With Afghanistan Surge, Donald Trump Just Took Ownership of the Forever War

Monday’s announcement shows Trump will continue the same failed strategies of his predecessor.

Seelai Popal August 23, 2017

Donald Trump announced a troop increase in Afghanistan at Fort Myers in Virginia August 21. (Mark Wilson/Getty Images)

Pres­i­dent Trump’s August 21 speech about his strat­e­gy for the war in Afghanistan sound­ed eeri­ly famil­iar. First, stand­ing before mem­bers of the mil­i­tary at Fort Myer in Vir­ginia, he laud­ed the vig­i­lance” and sac­ri­fice” of the U.S. armed forces. Then, as if we need­ed a reminder, he quick­ly brought up the hor­rors of 911, and the breed­ing ground from which the ter­ror­ists came 16 years ago: Afghanistan. The for­mat of his open­ing sim­i­lar enough to Pres­i­dent Obama’s 2009 address that, before Trump got any fur­ther, it was evi­dent where his speech was head­ed: He was to con­tin­ue, by send­ing more troops, to esca­late the Afghanistan War.

Since Trump took office, the U.S. military has dropped almost 2,000 air strikes in Afghanistan.

In 2009, in a speech like Trump’s, Oba­ma announced he would be send­ing an addi­tion­al 30,000 troops in a final push to clear the region of ter­ror­ists, with the plan of a grad­ual pull-out begin­ning in 2011. We all know how that worked out: It didn’t. By 2015, Obama’s plan to ful­ly pull all troops from Afghanistan by 2016 was can­celled. In his words, the secu­ri­ty sit­u­a­tion is still very fragile.”

How, then, does Trump plan to erad­i­cate ter­ror­ism with 4,000 addi­tion­al troops and no defined timetable? And why is he try­ing to send more troops when very recent his­to­ry sug­gests inevitable failure?

The cost and prof­its of pro­longed war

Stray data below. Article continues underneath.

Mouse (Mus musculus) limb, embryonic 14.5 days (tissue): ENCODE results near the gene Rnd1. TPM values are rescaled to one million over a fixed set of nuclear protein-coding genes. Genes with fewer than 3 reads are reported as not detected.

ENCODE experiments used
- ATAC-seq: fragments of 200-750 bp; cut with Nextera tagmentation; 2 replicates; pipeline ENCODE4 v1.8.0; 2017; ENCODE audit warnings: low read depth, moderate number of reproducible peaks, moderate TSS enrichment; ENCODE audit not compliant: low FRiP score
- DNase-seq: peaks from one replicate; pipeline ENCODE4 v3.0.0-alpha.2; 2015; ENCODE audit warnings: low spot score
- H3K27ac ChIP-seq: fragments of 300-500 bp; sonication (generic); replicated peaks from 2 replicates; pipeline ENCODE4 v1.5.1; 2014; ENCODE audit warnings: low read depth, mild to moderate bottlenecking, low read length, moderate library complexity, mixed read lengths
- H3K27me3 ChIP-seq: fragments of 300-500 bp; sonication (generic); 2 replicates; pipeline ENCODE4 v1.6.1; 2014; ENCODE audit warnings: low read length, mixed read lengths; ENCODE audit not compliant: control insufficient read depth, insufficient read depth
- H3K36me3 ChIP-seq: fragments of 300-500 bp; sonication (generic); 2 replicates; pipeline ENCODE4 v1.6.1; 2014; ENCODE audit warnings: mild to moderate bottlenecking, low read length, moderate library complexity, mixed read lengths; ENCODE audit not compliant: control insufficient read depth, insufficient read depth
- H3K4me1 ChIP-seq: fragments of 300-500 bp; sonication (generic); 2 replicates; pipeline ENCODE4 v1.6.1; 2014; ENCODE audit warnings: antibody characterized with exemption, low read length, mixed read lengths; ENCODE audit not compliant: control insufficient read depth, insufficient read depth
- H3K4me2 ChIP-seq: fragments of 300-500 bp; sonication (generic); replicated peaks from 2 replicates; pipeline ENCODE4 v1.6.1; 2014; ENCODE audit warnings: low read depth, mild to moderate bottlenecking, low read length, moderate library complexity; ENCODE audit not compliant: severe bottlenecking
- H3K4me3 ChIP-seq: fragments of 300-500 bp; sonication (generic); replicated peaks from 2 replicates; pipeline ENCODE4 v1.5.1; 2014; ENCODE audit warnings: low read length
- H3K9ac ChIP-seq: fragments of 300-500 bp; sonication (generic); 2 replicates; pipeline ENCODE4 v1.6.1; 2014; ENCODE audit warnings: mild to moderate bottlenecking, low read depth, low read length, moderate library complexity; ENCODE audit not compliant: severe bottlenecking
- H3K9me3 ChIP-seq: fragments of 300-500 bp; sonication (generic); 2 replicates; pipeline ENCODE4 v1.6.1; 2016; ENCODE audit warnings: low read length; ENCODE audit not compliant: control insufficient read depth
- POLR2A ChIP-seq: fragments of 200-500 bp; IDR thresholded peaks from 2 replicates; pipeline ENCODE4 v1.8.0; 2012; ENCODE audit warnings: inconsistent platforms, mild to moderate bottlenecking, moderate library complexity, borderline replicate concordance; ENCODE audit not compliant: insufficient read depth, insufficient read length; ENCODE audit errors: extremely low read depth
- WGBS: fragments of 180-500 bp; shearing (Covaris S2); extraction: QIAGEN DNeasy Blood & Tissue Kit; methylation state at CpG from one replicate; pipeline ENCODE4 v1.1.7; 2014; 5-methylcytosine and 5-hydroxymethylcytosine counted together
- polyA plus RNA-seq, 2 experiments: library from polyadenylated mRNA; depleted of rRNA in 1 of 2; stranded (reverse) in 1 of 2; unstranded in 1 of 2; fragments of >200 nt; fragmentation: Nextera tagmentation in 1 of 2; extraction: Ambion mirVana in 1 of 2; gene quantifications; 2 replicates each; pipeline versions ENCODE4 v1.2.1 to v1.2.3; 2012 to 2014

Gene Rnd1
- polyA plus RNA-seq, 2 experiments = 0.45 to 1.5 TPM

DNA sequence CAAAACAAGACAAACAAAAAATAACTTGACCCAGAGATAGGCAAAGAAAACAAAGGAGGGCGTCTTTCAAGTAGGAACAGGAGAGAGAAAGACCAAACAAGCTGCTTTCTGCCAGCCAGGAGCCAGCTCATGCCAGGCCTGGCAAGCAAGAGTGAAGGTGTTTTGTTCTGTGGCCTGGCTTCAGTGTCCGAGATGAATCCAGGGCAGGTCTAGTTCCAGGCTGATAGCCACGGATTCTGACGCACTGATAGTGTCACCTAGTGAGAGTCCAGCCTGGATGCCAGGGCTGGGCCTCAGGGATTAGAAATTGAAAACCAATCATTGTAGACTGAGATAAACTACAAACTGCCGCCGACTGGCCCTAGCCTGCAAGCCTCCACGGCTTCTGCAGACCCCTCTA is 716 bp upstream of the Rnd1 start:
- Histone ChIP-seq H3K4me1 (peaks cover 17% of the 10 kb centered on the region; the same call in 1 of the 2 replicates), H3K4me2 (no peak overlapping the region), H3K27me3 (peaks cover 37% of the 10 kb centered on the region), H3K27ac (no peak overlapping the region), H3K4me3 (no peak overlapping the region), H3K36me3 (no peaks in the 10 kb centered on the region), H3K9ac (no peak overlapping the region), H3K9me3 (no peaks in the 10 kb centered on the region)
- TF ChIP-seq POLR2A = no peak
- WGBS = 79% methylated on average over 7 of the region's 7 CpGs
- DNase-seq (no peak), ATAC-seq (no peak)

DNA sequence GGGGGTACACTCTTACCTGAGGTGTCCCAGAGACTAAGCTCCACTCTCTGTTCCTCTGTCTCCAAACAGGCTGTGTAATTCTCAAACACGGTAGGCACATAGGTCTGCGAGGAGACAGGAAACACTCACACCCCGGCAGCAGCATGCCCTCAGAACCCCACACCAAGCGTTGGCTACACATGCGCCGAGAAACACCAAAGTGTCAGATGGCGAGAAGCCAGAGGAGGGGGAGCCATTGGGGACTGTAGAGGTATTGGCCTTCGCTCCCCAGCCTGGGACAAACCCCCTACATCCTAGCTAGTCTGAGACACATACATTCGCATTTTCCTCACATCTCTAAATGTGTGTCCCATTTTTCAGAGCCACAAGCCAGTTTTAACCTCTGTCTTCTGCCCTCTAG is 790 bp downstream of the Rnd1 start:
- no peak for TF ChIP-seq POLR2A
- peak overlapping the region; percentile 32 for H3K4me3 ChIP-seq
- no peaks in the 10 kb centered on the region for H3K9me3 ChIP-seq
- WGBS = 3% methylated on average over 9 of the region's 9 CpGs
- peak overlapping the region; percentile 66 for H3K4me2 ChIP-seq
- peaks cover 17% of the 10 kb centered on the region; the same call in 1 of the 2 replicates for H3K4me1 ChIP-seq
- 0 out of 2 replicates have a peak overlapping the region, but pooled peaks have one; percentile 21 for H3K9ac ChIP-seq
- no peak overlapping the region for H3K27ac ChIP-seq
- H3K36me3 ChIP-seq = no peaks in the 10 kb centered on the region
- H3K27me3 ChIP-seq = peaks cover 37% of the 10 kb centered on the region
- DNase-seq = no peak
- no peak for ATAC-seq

The short answer: War is extreme­ly prof­itable. Since 2001, almost $800 bil­lion has been spent on the Afghan war so far. Arms man­u­fac­tur­ing com­pa­nies and defense con­trac­tors like Lock­heed Mar­tin and Raytheon ben­e­fit sig­nif­i­cant­ly when the Unit­ed States is engaged in long-term, con­tin­u­ous warfare.

This may have helped lead Trump to con­tra­dict the bilat­er­al secu­ri­ty agree­ment signed between Afghanistan and the Unit­ed States in 2014, which called for a reduc­tion of U.S. forces to a mil­i­tary advi­so­ry pres­ence at the U.S. embassy in Kab­ul by the end of 2017. Instead, Trump said that con­di­tions on the ground, not arbi­trary timeta­bles, will guide our strat­e­gy from now on. Amer­i­ca’s ene­mies must nev­er know our plans or believe they can wait us out. I will not say when we are going to attack, but attack we will.”

Trump had pre­vi­ous­ly crit­i­cized the war in Afghanistan for being futile and inef­fi­cient. On Twit­ter, Trump post­ed about the war on sev­er­al occa­sions in 2011, 2012 and 2013, call­ing it a waste” and advo­cat­ing a total with­draw­al from the coun­try. As can­di­date Trump, he told CNN’s New Day” on Oct. 6, 2015 that he believed it was a mis­take for the U.S. to enter Afghanistan. Only lat­er that month, how­ev­er, he claimed to have been call­ing the Iraq War a mis­take, and said the U.S. had been right to invade Afghanistan. Dur­ing a pres­i­den­tial debate in March 2016, he dou­bled down, say­ing, I think you have to stay in Afghanistan for a while.” In short, he has shift­ed his stance and appears con­fused about the exact his­to­ry of U.S. mil­i­tary involvement.